Can human eye distinguish between 4k and 8k

Can human eye distinguish between 4k and 8k?

It is no secret that the human eye and Ps5 are both complex, intricately designed creations, and many people often ask if they really support 8K resolution. It seems that manufacturers are attempting to convince consumers that 4K resolution is simply not good enough to watch 4K video. It has been found out that 4K is simply UHD, and 8K is nothing but Full UHD, is what is required in the near future. What is the real story here, or have we been sold a duff product? It is time for further inquiry.

How much resolution does the human eye have?

human eye resolution

In ideal settings, a human eye is capable of perceiving details at a maximum resolution of 576 megapixels. The 8K TV seems to offer far more than what an ordinary TV can provide at first glance. This isn’t as simple as it seems. For example, whereas human eyes can capture 576 megapixels of motion, a single glance only registers at roughly 5-15 megapixels. Thus, it is possible that even if you have 20/20 vision, you will not be able to see 576 megapixels even if you have the best eyesight in the world

Are humans capable of seeing 4K?

Yes, a moving gaze would allow your eyes to view all the pixels in the 4K resolution, but it would surely not be a pleasant experience. The number of pixels on a 4K display is approximately four times more than that on a 2K display, which amounts to about 8 megapixels. Thus the 4k pixels might be visible if your gaze is still. But this applies only when if you have perfect 20/20 vision, which is extremely rare. In the case of a poor visual acuity, only 1/4th of the pixels will be visible.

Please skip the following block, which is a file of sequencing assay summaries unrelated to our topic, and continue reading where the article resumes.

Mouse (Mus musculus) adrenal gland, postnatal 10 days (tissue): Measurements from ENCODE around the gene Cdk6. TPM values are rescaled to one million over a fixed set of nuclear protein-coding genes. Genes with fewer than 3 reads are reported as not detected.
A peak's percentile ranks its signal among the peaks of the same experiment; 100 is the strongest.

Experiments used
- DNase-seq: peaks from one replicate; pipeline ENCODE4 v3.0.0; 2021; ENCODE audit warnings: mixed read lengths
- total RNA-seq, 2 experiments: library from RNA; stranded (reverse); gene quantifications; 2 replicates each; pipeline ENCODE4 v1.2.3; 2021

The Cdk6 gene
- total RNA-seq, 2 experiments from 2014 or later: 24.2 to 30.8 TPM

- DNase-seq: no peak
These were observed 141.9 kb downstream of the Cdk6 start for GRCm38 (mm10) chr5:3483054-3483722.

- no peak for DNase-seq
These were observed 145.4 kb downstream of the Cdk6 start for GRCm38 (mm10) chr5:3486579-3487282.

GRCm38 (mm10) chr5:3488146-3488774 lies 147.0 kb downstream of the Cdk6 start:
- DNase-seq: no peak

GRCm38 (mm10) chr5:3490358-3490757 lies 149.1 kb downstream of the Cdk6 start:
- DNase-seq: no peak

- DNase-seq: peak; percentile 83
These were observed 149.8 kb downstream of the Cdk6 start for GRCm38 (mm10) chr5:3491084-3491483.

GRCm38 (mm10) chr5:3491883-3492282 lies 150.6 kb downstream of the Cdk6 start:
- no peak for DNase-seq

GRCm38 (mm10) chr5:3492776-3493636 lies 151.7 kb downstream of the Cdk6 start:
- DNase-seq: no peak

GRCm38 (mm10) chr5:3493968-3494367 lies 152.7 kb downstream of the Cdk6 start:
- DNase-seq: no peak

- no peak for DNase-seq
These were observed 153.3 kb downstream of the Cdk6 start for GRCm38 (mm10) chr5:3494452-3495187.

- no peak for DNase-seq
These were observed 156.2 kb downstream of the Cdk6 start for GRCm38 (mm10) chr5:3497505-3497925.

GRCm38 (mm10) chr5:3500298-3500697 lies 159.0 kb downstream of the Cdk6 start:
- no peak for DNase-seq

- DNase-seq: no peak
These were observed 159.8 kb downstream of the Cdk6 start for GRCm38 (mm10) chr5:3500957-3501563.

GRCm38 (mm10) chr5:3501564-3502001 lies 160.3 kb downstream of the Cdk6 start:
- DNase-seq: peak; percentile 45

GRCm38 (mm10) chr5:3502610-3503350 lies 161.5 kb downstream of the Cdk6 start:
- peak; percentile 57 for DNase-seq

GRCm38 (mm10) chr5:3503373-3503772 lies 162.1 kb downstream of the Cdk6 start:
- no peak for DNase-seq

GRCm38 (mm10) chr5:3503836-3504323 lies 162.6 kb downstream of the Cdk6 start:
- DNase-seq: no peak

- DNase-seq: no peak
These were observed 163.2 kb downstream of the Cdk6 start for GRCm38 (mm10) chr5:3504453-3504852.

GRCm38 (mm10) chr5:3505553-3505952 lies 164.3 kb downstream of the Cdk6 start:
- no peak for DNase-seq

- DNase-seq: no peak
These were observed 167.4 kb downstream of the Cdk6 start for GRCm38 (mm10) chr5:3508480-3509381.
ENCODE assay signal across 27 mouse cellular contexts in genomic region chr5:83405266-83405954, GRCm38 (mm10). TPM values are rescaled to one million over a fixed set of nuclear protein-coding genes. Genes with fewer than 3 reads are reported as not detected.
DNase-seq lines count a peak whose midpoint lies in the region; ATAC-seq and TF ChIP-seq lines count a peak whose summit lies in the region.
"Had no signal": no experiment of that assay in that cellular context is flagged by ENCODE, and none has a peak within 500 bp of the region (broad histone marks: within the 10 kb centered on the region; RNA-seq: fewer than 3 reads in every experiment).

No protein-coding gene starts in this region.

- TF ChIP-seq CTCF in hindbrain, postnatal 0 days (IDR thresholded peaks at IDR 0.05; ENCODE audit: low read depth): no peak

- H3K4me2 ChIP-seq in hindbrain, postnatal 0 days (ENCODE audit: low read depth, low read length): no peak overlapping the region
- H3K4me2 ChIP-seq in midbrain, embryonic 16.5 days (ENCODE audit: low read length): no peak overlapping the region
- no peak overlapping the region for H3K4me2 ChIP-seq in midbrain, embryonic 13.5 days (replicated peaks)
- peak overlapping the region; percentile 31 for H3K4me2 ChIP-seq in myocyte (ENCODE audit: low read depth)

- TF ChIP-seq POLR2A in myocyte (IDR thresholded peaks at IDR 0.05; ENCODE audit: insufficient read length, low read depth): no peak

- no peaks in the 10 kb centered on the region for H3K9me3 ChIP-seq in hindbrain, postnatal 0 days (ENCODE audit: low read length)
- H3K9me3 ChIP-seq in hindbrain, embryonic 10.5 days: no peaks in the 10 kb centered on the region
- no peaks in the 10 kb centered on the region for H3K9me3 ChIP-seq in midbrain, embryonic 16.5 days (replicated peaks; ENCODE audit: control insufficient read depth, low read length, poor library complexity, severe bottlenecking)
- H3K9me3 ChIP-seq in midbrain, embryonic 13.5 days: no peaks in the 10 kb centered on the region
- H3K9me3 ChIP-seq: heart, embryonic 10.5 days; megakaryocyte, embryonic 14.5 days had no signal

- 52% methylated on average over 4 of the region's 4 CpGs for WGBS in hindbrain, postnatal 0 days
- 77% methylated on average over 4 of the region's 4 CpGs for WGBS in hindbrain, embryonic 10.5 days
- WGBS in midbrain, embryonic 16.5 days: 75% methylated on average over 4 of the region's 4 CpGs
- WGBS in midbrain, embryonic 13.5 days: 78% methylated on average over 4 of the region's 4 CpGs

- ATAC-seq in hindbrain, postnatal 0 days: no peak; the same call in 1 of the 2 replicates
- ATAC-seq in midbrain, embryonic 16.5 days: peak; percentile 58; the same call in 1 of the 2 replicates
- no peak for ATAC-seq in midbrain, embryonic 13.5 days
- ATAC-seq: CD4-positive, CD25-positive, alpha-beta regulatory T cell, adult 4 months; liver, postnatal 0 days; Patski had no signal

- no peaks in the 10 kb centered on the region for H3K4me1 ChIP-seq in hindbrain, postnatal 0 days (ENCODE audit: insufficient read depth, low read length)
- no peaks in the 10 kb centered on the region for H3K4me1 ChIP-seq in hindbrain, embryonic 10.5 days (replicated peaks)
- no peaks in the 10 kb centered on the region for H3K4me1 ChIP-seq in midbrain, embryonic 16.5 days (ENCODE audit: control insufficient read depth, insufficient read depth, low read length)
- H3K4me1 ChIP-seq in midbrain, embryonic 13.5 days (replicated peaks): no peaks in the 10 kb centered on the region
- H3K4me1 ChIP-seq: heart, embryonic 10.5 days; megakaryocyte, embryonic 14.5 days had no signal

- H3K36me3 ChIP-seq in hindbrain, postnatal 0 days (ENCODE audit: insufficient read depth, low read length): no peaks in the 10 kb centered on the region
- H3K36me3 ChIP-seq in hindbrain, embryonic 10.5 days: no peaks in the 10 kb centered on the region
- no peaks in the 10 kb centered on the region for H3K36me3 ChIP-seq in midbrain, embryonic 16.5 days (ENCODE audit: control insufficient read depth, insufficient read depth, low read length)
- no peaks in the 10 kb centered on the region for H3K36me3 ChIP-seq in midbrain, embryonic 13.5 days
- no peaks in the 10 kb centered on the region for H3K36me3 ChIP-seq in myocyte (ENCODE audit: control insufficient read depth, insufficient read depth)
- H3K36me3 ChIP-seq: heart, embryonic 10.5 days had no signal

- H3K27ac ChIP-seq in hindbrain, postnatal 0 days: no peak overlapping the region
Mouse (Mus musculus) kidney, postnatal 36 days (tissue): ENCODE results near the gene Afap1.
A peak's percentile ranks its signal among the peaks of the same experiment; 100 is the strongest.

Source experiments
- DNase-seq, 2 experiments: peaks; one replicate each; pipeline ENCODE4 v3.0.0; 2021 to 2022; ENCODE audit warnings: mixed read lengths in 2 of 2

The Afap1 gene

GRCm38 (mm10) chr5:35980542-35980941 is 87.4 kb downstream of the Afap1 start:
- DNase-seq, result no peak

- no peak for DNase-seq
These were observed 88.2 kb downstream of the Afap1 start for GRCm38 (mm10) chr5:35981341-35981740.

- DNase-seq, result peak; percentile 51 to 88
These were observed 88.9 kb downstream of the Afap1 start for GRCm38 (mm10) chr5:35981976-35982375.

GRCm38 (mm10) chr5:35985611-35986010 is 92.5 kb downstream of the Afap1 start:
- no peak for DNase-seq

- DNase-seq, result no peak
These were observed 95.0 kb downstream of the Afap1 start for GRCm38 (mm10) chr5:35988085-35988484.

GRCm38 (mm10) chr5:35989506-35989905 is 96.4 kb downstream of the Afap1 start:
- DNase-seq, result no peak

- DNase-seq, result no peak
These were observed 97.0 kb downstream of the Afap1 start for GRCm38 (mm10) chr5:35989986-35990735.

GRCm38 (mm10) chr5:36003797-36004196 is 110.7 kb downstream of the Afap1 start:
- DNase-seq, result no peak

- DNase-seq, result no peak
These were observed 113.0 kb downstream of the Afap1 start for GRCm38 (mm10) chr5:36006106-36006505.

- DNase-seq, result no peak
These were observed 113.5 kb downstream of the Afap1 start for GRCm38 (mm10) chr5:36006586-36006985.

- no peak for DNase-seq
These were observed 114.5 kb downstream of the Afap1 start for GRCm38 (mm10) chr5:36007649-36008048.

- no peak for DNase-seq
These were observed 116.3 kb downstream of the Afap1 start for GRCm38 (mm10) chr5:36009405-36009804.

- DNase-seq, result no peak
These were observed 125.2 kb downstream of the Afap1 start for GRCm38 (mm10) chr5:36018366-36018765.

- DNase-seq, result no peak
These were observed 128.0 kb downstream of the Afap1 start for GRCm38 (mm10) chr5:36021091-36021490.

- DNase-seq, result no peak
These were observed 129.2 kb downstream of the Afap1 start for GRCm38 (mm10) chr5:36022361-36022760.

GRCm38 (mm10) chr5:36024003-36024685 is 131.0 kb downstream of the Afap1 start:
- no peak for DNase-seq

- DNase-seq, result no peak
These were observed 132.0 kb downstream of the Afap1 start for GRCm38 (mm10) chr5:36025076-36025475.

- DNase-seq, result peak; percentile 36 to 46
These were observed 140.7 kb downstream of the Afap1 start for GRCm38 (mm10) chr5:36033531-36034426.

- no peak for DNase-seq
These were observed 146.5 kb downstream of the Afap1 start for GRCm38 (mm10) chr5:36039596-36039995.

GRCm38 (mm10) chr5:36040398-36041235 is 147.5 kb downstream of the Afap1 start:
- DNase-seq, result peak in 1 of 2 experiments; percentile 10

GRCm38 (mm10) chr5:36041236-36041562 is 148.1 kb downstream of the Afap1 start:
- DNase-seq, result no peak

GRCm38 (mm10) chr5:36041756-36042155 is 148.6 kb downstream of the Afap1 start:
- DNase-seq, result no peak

Are humans capable of seeing 8K?

Factors such as distance and size significantly affect how well an 8K display is perceived. Viewers’ ability to see the maximum resolution depends on both the distance and size of the display. In reality, the display-diagonal of a 75-inch HD monitor, a 120-inch 4K monitor, and a whopping 280 inch 8K monitor are required to distinguish HD and 4K resolution from 10 feet away for a person with 20/20 vision.

The 8K pixels can technically be seen by your eyes if your gaze continues to move, but for most people, gazing continuously is not all easy. Moreover, displays with 8K resolution have eight times more pixels than those with 4K resolution.  In total, this amounts to 33 megapixels, or 33 million pixels! Thus the pixels won’t be visible if your gaze is still. In fact, even if your eyesight is 20/20 or better, you would only be able to make out a little over half of its pixels

Thus in short, the average viewer cannot notice 8K on a small screen, so it would make sense to invest 8k screens in stadiums and theatres, but at home it would be much more complicated and unlikely.

How well do you distinguish between 4K and 8K resolutions?

It is true that these 8K TVs produce images with more detail than 4K, 1080p and 1440p displays, but these differences can only be observed from a certain distance. It is similar to how changes in refresh rates become inconspicuous after a certain point. Using the same formulas as the 65-inch 8K TV, we can determine that this TV’s Visual Acuity distance is just 2 feet. After this distance, the human eye loses the ability to distinguish between individual pixels, causing them to blur together. With each step backwards, the pixels will blend more and more. Due to the fact that the TV is usually located at one end of the room and the sofa at the other, the distances between them won’t be much different when you reach around 9ft


Upon closer inspection, it seems that the mainstream market doesn’t really require 8K. As far as human perception goes, 4K has already reached its limits. That’s how it was intended to work. The next time you are even thinking to purchase an 8K TV for the sake of impressing your friends, consider something else instead. 8K cameras, however, have a real future. In this case, if you are planning on editing and producing better 4K footage in 8K, then you can purchase an 8k camera.

Leave a Comment

Your email address will not be published. Required fields are marked *